"When I am 'somewhere in France,'" said Walter, looking around him with eager eyes on all the beauty his soul loved, "I shall remember these still, dewy, moon-drenched places. The balsam of the fir-trees; the peace of those white pools of moonshine; the 'strength of the hills'—what a beautiful old Biblical phrase that is. Rilla! Look at those old hills around us—the hills we looked up at as children, wondering what lay for us in the great world beyond them. How calm and strong they are—how patient and changeless—like the heart of a good woman. Rilla-my-Rilla, do you know what you have been to me the past year? I want to tell you before I go. I could not have lived through it if it had not been for you, little loving, believing heart."
 
Rilla dared not try to speak. She slipped her hand into Walter's and pressed it hard.
 
"And when I'm over there, Rilla, in that hell upon earth which men who have forgotten God have made, it will be the thought of you that will help me most. I know you'll be as plucky13 and patient as you have shown yourself to be this past year—I'm not afraid for you. I know that no matter what happens, you'll be Rilla-my-Rilla—no matter what happens."
 
Rilla repressed tear and sigh, but she could not repress a little shiver, and Walter knew that he had said enough. After a moment of silence, in which each made an unworded promise to each other, he said, "Now we won't be sober any more. We'll look beyond the years—to the time when the war will be over and Jem and Jerry and I will come marching home and we'll all be happy again."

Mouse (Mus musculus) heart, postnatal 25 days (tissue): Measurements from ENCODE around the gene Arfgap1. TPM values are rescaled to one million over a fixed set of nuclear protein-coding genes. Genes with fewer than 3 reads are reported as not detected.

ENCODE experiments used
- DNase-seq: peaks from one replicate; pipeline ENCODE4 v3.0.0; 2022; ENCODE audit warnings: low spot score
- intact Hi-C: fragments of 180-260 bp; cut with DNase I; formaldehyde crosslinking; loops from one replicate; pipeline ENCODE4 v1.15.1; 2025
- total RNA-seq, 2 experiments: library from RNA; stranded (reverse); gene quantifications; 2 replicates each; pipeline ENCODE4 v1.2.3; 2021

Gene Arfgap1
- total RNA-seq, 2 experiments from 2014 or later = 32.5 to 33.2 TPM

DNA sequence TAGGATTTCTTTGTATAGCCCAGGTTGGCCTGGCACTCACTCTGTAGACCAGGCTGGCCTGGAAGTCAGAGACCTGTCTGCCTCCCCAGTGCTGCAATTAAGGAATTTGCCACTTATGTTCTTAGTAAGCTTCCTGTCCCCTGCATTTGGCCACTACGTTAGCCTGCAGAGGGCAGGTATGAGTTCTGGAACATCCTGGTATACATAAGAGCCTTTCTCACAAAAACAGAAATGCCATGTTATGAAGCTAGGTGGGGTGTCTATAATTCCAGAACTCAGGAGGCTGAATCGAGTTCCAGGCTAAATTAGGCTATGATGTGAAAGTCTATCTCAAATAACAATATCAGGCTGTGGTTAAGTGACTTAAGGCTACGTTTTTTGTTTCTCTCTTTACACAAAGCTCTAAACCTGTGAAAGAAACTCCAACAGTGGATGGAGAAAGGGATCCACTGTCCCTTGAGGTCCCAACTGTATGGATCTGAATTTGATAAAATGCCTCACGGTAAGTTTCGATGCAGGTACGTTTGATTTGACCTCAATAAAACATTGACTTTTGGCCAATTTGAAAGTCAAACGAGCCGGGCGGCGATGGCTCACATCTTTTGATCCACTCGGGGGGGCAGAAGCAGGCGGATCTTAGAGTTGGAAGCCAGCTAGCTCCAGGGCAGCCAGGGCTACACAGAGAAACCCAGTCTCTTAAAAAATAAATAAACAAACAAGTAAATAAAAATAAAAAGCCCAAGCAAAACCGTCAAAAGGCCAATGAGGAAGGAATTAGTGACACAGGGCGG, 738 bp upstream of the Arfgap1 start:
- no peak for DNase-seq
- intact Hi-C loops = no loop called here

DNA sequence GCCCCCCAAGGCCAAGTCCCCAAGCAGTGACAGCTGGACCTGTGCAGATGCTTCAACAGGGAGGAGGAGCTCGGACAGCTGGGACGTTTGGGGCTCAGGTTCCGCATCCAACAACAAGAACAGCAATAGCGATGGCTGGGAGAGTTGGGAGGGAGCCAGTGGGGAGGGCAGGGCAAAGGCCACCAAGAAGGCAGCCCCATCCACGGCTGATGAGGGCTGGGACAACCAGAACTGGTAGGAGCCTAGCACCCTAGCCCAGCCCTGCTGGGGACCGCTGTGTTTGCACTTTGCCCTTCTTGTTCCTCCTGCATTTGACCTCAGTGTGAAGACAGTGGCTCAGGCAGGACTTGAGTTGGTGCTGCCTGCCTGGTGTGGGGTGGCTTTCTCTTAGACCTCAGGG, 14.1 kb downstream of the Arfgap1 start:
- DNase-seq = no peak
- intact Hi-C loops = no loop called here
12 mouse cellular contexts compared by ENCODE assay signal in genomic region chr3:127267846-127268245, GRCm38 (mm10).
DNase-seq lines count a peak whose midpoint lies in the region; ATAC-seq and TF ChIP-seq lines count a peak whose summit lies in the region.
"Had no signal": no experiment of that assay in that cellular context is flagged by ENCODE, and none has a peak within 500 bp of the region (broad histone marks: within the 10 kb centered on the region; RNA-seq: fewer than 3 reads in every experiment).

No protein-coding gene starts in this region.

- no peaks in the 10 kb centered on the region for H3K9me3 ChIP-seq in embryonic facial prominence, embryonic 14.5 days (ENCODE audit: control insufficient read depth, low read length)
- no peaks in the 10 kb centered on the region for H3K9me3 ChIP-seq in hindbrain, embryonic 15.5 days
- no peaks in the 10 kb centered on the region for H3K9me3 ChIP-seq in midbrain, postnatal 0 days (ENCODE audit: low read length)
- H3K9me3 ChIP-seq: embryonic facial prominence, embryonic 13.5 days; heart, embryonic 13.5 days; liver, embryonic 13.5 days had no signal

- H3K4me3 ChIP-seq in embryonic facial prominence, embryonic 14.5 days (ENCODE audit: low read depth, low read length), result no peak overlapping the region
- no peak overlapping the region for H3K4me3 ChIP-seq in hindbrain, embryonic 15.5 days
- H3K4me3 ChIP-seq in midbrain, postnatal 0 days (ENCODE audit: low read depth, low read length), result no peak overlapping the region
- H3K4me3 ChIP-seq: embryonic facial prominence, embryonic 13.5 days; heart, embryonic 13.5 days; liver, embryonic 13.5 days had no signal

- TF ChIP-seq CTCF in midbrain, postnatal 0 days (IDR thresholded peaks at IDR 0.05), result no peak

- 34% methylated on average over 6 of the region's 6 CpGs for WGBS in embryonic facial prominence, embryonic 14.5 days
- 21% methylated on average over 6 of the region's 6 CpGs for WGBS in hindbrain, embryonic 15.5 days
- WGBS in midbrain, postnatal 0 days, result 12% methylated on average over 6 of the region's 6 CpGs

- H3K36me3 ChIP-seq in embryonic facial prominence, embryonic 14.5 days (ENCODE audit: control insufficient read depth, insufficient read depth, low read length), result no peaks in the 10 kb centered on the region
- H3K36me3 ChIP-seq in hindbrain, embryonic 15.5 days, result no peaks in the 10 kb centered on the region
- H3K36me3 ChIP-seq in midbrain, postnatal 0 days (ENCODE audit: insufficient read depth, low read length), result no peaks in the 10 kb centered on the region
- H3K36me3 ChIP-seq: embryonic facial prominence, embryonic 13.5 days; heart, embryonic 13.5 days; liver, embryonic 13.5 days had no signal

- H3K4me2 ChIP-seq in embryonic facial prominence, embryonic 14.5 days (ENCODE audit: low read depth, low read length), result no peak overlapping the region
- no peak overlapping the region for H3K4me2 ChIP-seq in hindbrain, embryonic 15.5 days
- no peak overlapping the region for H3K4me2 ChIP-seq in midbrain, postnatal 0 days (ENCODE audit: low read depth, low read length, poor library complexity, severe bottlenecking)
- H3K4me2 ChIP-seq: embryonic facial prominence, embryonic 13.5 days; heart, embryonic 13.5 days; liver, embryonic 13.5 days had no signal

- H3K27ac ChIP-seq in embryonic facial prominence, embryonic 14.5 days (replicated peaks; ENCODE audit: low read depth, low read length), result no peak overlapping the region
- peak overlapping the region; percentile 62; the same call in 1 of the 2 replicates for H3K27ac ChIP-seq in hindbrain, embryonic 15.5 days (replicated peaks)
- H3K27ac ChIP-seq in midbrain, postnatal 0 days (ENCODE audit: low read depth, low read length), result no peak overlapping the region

"We won't be—happy—in the same way," said Rilla.
 
"No, not in the same way. Nobody whom this war has touched will ever be happy again in quite the same way. But it will be a better happiness, I think, little sister—a happiness we've earned. We were very happy before the war, weren't we? With a home like Ingleside, and a father and mother like ours we couldn't help being happy. But that happiness was a gift from life and love; it wasn't really ours—life could take it back at any time. It can never take away the happiness we win for ourselves in the way of duty. I've realised that since I went into khaki. In spite of my occasional funks, when I fall to living over things beforehand, I've been happy since that night in May. Rilla, be awfully15 good to mother while I'm away. It must be a horrible thing to be a mother in this war—the mothers and sisters and wives and sweethearts have the hardest times. Rilla, you beautiful little thing, are you anybody's sweetheart? If you are, tell me before I go."
 
"No," said Rilla. Then, impelled16 by a wish to be absolutely frank with Walter in this talk that might be the last they would ever have, she added, blushing wildly in the moonlight, "but if—Kenneth Ford—wanted me to be—"
 
"I see," said Walter. "And Ken's in khaki, too. Poor little girlie, it's a bit hard for you all round. Well, I'm not leaving any girl to break her heart about me—thank God for that."
 
Rilla glanced up at the Manse on the hill. She could see a light in Una Meredith's window. She felt tempted17 to say something—then she knew she must not. It was not her secret: and, anyway, she did not know—she only suspected.
 
Walter looked about him lingeringly and lovingly. This spot had always been so dear to him. What fun they all had had here lang syne18. Phantoms19 of memory seemed to pace the dappled paths and peep merrily through the swinging boughs—Jem and Jerry, bare-legged, sunburned schoolboys, fishing in the brook and frying